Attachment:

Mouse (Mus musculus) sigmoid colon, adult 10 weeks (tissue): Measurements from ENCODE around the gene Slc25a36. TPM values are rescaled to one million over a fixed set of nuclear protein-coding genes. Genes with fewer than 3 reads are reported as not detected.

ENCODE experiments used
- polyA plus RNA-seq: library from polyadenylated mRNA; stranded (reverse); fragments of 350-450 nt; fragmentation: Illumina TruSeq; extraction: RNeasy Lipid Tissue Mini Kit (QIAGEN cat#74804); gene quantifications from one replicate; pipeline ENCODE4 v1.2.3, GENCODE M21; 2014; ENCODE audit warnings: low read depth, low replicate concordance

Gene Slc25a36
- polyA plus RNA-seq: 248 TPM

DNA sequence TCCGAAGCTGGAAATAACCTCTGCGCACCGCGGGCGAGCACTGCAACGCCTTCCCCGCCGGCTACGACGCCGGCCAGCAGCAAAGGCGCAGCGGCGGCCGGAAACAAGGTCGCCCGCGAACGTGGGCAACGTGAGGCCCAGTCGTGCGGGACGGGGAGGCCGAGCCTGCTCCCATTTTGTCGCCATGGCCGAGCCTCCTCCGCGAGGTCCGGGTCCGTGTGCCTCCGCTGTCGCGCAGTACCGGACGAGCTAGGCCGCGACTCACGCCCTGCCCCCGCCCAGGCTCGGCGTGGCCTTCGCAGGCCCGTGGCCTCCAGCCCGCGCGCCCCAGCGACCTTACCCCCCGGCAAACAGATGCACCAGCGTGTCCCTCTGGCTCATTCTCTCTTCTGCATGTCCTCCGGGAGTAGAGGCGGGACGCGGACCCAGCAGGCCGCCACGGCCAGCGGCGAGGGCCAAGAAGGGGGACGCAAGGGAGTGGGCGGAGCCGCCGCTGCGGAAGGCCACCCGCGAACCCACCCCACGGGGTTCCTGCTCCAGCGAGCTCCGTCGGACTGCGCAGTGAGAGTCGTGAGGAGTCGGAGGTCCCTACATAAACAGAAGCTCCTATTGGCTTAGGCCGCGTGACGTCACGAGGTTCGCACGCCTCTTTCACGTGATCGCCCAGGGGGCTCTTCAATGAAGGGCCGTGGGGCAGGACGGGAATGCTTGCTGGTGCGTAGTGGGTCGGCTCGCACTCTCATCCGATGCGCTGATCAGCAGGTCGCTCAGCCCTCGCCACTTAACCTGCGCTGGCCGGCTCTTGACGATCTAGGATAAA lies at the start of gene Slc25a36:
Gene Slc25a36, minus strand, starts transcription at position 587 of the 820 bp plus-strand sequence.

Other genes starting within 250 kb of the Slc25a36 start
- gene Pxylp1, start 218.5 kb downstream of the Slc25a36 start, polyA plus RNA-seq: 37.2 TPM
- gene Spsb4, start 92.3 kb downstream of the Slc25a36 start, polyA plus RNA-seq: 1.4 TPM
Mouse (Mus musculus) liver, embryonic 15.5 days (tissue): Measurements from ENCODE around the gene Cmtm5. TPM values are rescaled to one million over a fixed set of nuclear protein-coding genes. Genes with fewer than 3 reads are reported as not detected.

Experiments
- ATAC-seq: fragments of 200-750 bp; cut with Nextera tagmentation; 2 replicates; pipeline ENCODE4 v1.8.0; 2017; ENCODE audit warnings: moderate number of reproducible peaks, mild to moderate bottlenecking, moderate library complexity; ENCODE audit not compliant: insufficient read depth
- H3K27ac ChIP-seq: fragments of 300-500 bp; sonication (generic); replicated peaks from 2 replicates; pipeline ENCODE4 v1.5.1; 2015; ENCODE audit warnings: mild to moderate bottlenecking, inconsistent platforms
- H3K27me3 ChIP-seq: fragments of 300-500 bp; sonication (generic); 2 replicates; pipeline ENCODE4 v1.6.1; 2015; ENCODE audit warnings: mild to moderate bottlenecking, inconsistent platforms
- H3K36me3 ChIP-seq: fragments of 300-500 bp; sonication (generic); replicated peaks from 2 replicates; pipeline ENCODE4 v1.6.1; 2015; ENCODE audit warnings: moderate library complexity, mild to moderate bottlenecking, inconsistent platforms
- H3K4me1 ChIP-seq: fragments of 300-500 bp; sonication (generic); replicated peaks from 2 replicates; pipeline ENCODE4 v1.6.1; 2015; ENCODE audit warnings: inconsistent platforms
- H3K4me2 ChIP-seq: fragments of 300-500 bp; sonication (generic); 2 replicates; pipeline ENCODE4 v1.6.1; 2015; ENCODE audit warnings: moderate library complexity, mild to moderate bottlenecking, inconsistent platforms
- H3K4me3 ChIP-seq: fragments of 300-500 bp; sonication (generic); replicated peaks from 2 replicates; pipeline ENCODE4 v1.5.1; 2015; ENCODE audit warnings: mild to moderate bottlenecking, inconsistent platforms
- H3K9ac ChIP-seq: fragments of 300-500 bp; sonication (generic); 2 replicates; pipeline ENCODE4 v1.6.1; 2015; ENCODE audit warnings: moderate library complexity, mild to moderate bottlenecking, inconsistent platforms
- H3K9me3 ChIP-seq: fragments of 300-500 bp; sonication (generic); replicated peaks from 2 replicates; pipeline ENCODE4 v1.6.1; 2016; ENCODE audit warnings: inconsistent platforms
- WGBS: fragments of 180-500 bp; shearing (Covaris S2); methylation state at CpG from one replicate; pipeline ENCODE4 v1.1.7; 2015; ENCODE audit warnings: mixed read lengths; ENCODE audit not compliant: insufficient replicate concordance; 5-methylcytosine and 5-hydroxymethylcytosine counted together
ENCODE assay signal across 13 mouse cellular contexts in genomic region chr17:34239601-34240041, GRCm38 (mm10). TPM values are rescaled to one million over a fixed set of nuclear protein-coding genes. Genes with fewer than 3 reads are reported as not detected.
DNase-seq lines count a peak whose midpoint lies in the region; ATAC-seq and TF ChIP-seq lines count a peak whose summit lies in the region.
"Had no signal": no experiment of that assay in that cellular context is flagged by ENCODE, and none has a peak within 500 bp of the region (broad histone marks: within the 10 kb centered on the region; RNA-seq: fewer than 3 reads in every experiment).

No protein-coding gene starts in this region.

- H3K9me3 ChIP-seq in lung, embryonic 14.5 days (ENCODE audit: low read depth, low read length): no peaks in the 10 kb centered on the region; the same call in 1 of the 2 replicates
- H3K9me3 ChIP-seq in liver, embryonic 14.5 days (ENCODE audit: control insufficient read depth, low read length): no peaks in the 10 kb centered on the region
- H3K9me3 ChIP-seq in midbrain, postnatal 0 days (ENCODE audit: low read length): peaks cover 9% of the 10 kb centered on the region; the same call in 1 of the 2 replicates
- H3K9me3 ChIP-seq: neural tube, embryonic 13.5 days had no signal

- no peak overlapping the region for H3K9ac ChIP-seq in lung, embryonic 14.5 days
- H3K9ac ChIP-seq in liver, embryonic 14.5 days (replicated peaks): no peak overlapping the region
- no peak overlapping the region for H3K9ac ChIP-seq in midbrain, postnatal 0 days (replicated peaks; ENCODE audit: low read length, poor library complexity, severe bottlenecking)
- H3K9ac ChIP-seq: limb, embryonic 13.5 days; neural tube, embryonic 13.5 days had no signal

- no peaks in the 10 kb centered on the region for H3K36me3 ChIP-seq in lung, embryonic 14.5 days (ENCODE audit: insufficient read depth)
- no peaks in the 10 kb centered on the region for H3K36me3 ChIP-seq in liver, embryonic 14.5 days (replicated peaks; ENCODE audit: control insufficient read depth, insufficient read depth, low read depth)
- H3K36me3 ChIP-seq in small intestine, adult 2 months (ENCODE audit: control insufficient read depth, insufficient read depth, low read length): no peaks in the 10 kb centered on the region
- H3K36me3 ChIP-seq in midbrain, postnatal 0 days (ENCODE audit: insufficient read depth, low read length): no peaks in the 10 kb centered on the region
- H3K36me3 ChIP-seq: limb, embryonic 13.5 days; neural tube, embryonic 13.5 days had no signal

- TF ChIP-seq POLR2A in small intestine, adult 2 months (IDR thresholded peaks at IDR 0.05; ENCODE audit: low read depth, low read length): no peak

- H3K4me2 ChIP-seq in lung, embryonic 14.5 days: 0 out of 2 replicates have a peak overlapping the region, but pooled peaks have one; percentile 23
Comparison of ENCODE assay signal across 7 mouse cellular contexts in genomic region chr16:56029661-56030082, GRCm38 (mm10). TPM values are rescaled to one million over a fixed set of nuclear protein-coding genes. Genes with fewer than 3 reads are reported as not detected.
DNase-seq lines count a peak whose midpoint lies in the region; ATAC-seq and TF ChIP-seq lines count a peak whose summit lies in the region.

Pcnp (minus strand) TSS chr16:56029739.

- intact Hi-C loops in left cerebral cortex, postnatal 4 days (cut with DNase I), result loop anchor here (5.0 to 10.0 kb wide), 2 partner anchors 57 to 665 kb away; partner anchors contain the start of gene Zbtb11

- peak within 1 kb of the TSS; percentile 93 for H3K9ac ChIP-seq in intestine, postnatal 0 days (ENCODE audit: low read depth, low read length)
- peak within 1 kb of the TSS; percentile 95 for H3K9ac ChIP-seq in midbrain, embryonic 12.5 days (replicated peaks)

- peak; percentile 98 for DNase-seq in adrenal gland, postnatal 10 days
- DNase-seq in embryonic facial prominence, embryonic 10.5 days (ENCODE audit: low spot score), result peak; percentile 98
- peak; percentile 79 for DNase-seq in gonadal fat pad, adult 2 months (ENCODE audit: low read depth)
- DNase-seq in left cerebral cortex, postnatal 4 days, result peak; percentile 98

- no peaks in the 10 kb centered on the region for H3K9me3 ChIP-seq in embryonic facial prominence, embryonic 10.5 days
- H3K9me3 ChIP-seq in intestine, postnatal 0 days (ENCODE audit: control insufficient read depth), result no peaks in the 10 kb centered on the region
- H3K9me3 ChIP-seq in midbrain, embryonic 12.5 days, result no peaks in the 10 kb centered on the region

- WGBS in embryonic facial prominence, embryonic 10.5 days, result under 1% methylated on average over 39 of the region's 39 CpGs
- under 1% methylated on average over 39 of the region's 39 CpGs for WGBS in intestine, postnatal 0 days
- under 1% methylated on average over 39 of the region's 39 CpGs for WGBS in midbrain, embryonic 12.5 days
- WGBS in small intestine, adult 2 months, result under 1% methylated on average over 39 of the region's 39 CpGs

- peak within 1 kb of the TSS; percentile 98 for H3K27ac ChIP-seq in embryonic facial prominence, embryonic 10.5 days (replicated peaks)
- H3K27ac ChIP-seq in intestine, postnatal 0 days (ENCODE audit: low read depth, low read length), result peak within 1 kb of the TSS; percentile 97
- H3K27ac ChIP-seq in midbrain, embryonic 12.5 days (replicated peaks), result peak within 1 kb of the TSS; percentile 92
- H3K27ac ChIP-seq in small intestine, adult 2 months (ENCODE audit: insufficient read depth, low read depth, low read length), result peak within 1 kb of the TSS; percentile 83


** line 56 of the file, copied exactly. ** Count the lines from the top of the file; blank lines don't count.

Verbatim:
- under 1% methylated on average over 39 of the region's 39 CpGs for WGBS in intestine, postnatal 0 days